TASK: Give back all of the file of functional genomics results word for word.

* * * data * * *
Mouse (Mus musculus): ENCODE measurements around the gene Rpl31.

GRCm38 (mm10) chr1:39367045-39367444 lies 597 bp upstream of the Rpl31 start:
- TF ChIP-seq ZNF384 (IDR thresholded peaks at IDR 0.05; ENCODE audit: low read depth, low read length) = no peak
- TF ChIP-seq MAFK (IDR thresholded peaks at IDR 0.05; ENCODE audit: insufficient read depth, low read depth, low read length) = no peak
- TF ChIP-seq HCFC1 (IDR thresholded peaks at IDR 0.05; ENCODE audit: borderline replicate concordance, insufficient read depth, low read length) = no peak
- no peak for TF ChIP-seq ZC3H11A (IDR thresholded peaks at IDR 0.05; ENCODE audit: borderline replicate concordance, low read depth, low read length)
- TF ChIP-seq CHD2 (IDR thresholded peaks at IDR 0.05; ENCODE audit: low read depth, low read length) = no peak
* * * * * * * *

Mouse (Mus musculus): ENCODE measurements around the gene Rpl31.

GRCm38 (mm10) chr1:39367045-39367444 lies 597 bp upstream of the Rpl31 start:
- TF ChIP-seq ZNF384 (IDR thresholded peaks at IDR 0.05; ENCODE audit: low read depth, low read length) = no peak
- TF ChIP-seq MAFK (IDR thresholded peaks at IDR 0.05; ENCODE audit: insufficient read depth, low read depth, low read length) = no peak
- TF ChIP-seq HCFC1 (IDR thresholded peaks at IDR 0.05; ENCODE audit: borderline replicate concordance, insufficient read depth, low read length) = no peak
- no peak for TF ChIP-seq ZC3H11A (IDR thresholded peaks at IDR 0.05; ENCODE audit: borderline replicate concordance, low read depth, low read length)
- TF ChIP-seq CHD2 (IDR thresholded peaks at IDR 0.05; ENCODE audit: low read depth, low read length) = no peak